As awareness becomes yet subtler, able to discern even the muffled whispers of the mind, we are confronted with what a dying musician friend called “the Unfinished Symphony” – the dreams and longings that have played themselves out unabated just beneath the surface of our worldly persona – the unfilled, the uncompleted, the oft-resented inheritance of a life only partially lived. Many coming upon long unresolved issues and old holdings, find it difficult to simply let go. The holding around the unresolved, the unapproached has become so cramped close that it seems to take considerable effort to soften it back to its natural openness. But forgiveness acts almost as a kind of lubricant to allow the yet held to slip lightly away.
Indeed, in theory it would be ideal to just let go of heavy states such as resentment or fear or guilt. But in practice we discover that the considerable momentum of our identification with such feelings is not so easily dispersed. Before we are fully able to just be mindful of such feelings, to just let them be without the least tendency to cling or condemn, it may well be necessary to deepen the practice of forgiveness – to actualize the potential for letting go that the open-handed acceptance of forgiveness offers upon meeting the gravel-fisted judgment of the often unkind mind.
The practice of forgiveness opens the mind to the natural compassion of the heart. Practiced daily, it allows ancient clinging to dissolve. But in the beginning forgiveness may have something of an odd quality about it. One needs first to recognize that guilt arises uninvited. It is important to use forgiveness not as a means of squashing guilt, or even upleveling the unforgiveness of another, but as a means of dissolving obstructions. At first one may feel they did nothing wrong, so why ask for or send forgiveness. But emotions are not so rational; they have a life of their own. We ask for forgiveness and offer forgiveness not because of some imagined wrongdoing but because we no longer wish to carry the load of our resentments and guilts. To allow the mind to sink into the heart. To let go and get on with it. […]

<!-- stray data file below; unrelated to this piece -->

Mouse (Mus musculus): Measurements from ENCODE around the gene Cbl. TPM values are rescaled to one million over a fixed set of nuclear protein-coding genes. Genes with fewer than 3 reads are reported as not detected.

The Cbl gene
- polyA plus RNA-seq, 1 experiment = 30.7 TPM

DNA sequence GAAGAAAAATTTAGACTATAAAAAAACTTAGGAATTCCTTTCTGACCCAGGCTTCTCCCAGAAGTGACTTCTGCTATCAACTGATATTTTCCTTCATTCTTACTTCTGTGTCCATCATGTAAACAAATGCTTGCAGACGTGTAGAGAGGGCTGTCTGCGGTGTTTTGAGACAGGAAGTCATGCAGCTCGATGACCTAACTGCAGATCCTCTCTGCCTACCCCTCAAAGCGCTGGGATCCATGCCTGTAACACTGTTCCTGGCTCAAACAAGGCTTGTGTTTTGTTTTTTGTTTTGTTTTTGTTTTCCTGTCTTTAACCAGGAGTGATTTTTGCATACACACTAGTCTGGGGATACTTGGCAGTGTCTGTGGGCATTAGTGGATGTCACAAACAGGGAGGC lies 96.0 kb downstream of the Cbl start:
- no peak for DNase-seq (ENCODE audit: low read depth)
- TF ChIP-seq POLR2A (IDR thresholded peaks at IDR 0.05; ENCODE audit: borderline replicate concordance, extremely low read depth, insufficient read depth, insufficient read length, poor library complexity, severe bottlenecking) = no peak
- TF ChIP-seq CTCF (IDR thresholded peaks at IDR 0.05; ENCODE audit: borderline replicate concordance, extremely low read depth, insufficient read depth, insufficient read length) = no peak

Forgiveness benefits oneself, not just another. Although we may open our hearts to another, it is a means of letting ourself back into our own heart. Indeed, forgiveness may be felt across hundreds of miles and even acknowledged, but that is not the primary purpose […] In fact, to wait for such acknowledgment is an example of how we continue unfinished business. Forgiveness finishes business by letting go of the armoring which separates one heart from another. As one teacher said, “As long as there are two there is unfinished business. When the two become one, the heart whispers to itself in every direction."
-- Stephen Levine
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